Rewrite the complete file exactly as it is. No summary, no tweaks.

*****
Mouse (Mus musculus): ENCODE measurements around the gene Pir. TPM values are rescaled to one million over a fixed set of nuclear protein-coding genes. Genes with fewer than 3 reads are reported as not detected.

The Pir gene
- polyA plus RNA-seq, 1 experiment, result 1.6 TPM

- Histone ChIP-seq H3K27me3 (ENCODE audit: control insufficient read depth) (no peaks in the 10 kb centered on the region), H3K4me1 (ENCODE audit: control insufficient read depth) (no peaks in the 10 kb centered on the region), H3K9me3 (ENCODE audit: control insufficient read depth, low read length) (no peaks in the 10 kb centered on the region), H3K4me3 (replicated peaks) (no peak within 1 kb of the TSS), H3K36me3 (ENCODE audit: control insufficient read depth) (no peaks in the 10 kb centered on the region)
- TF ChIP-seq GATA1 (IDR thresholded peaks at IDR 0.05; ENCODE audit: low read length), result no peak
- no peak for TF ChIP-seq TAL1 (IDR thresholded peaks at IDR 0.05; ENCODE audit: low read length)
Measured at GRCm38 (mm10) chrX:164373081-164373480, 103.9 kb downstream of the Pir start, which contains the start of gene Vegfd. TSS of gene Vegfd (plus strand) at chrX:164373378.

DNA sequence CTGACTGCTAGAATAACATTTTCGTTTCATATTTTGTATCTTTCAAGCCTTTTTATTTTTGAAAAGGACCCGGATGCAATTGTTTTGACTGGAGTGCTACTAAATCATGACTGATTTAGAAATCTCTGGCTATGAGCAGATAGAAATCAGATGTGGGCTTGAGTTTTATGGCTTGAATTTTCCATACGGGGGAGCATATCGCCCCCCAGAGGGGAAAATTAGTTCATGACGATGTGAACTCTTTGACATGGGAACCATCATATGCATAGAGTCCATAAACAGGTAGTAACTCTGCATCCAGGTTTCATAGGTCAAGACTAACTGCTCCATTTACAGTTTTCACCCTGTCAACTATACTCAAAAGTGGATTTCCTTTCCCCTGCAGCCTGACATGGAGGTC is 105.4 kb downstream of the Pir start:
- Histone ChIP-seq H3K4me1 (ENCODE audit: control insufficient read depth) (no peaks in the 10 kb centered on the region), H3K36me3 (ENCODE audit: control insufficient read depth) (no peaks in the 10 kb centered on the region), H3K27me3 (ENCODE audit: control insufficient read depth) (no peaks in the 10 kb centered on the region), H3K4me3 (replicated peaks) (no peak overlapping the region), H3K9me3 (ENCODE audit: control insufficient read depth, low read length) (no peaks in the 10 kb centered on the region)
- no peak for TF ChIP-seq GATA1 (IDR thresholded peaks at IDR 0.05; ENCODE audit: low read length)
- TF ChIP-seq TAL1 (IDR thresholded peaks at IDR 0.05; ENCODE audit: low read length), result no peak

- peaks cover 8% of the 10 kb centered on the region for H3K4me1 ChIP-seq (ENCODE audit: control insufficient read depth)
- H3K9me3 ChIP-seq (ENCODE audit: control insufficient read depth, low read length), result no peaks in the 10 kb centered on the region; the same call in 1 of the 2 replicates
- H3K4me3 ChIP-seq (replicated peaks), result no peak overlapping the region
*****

Mouse (Mus musculus): ENCODE measurements around the gene Pir. TPM values are rescaled to one million over a fixed set of nuclear protein-coding genes. Genes with fewer than 3 reads are reported as not detected.

The Pir gene
- polyA plus RNA-seq, 1 experiment, result 1.6 TPM

- Histone ChIP-seq H3K27me3 (ENCODE audit: control insufficient read depth) (no peaks in the 10 kb centered on the region), H3K4me1 (ENCODE audit: control insufficient read depth) (no peaks in the 10 kb centered on the region), H3K9me3 (ENCODE audit: control insufficient read depth, low read length) (no peaks in the 10 kb centered on the region), H3K4me3 (replicated peaks) (no peak within 1 kb of the TSS), H3K36me3 (ENCODE audit: control insufficient read depth) (no peaks in the 10 kb centered on the region)
- TF ChIP-seq GATA1 (IDR thresholded peaks at IDR 0.05; ENCODE audit: low read length), result no peak
- no peak for TF ChIP-seq TAL1 (IDR thresholded peaks at IDR 0.05; ENCODE audit: low read length)
Measured at GRCm38 (mm10) chrX:164373081-164373480, 103.9 kb downstream of the Pir start, which contains the start of gene Vegfd. TSS of gene Vegfd (plus strand) at chrX:164373378.

DNA sequence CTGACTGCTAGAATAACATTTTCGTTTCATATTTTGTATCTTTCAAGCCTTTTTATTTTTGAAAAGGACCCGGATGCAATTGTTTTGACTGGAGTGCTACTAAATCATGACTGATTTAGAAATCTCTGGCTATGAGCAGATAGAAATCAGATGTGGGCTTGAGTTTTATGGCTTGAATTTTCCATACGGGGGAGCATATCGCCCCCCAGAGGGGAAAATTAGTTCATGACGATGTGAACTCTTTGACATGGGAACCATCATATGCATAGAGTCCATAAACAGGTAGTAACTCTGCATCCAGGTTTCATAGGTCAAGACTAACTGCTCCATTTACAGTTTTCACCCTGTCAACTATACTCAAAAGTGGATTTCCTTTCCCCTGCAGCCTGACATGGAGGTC is 105.4 kb downstream of the Pir start:
- Histone ChIP-seq H3K4me1 (ENCODE audit: control insufficient read depth) (no peaks in the 10 kb centered on the region), H3K36me3 (ENCODE audit: control insufficient read depth) (no peaks in the 10 kb centered on the region), H3K27me3 (ENCODE audit: control insufficient read depth) (no peaks in the 10 kb centered on the region), H3K4me3 (replicated peaks) (no peak overlapping the region), H3K9me3 (ENCODE audit: control insufficient read depth, low read length) (no peaks in the 10 kb centered on the region)
- no peak for TF ChIP-seq GATA1 (IDR thresholded peaks at IDR 0.05; ENCODE audit: low read length)
- TF ChIP-seq TAL1 (IDR thresholded peaks at IDR 0.05; ENCODE audit: low read length), result no peak

- peaks cover 8% of the 10 kb centered on the region for H3K4me1 ChIP-seq (ENCODE audit: control insufficient read depth)
- H3K9me3 ChIP-seq (ENCODE audit: control insufficient read depth, low read length), result no peaks in the 10 kb centered on the region; the same call in 1 of the 2 replicates
- H3K4me3 ChIP-seq (replicated peaks), result no peak overlapping the region